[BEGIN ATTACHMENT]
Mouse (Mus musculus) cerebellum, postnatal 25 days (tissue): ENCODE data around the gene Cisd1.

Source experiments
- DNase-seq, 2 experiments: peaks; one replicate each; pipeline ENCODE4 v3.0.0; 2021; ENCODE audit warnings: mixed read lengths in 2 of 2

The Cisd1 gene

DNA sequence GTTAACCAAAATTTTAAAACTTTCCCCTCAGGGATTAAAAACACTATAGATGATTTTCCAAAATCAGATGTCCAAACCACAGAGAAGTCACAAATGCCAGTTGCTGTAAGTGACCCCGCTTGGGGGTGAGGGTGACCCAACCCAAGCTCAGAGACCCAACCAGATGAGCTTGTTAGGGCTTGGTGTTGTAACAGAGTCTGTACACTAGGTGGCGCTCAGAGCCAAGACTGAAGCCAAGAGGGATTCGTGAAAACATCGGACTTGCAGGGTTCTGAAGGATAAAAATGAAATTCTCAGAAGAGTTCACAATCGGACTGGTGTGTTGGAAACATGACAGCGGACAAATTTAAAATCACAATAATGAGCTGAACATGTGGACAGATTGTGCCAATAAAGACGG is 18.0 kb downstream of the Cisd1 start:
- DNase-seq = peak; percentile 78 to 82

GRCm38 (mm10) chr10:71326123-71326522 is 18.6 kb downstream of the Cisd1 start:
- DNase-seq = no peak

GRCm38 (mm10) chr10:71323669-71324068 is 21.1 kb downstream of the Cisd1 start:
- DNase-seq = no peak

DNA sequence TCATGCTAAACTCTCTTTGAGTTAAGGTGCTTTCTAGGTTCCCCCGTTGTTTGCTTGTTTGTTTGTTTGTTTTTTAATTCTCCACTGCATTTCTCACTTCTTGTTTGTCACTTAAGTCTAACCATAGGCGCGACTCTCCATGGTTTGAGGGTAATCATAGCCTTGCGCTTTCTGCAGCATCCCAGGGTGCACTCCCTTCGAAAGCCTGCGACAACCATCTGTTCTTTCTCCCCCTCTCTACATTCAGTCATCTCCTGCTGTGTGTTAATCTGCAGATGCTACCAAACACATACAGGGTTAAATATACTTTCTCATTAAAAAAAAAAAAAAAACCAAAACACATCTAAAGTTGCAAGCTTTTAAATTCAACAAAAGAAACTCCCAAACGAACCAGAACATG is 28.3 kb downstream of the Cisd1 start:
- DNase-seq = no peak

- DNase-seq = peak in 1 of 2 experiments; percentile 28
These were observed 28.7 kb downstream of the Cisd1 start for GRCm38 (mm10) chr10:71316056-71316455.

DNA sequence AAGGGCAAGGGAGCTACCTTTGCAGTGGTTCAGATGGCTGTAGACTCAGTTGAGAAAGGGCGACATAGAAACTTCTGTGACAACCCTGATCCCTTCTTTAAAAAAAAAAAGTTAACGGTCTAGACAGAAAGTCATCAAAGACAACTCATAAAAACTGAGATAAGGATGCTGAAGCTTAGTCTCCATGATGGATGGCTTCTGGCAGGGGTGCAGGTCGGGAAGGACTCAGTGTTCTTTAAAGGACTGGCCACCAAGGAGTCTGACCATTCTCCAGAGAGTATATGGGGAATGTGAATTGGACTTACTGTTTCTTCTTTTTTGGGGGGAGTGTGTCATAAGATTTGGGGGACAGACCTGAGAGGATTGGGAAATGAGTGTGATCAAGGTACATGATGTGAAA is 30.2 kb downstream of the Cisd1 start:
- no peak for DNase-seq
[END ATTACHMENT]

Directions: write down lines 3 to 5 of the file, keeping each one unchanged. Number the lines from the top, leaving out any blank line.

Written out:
- DNase-seq, 2 experiments: peaks; one replicate each; pipeline ENCODE4 v3.0.0; 2021; ENCODE audit warnings: mixed read lengths in 2 of 2

The Cisd1 gene

DNA sequence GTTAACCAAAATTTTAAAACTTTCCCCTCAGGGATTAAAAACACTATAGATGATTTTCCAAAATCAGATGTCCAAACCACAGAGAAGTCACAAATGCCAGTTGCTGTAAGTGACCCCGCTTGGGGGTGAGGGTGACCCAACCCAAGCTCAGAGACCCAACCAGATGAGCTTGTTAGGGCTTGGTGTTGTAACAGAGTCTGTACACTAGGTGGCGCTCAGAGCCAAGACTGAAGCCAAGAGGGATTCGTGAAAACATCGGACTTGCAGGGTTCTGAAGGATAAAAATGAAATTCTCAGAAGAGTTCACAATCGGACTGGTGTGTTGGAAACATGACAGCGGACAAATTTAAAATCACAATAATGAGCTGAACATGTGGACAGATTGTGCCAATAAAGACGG is 18.0 kb downstream of the Cisd1 start: